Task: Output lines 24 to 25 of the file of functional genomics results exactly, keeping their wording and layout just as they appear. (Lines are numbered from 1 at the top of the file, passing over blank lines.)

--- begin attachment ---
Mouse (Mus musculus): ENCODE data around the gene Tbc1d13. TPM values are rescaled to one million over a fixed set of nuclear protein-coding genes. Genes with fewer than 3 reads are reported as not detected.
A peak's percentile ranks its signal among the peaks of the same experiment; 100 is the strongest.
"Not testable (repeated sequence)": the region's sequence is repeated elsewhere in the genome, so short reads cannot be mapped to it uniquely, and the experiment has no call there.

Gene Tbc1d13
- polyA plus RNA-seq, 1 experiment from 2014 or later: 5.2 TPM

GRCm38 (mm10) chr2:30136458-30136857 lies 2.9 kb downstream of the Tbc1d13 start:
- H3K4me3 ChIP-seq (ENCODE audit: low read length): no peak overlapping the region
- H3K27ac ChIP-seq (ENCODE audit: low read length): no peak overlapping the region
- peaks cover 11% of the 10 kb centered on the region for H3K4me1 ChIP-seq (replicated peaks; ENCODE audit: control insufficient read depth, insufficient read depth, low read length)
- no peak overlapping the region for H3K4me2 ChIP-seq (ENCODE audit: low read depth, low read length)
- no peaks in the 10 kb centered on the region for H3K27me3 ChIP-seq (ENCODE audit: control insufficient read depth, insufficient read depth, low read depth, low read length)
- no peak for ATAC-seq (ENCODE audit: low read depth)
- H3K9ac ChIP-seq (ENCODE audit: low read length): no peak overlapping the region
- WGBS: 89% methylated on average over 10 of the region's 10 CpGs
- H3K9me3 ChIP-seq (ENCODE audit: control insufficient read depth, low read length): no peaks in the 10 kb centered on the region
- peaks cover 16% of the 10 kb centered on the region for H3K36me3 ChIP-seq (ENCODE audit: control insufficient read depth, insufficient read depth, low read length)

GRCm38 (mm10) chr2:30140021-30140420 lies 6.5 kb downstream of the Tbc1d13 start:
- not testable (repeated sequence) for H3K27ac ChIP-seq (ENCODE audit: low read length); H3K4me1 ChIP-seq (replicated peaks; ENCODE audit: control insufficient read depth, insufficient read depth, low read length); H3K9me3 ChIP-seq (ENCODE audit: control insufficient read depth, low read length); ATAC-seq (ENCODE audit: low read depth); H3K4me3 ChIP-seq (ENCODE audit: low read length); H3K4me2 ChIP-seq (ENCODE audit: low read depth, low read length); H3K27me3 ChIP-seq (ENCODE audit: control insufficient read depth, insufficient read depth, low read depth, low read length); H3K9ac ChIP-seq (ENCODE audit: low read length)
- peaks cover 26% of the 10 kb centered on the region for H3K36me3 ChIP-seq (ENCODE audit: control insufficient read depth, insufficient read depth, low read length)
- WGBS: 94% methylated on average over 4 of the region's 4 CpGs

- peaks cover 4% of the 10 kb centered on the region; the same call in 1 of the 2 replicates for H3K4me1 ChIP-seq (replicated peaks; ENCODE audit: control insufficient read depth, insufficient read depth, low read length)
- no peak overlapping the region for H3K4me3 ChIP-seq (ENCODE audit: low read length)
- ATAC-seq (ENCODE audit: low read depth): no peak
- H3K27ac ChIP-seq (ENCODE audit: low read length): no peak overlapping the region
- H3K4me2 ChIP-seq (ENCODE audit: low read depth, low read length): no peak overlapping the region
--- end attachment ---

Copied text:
- H3K27ac ChIP-seq (ENCODE audit: low read length): no peak overlapping the region
- H3K4me2 ChIP-seq (ENCODE audit: low read depth, low read length): no peak overlapping the region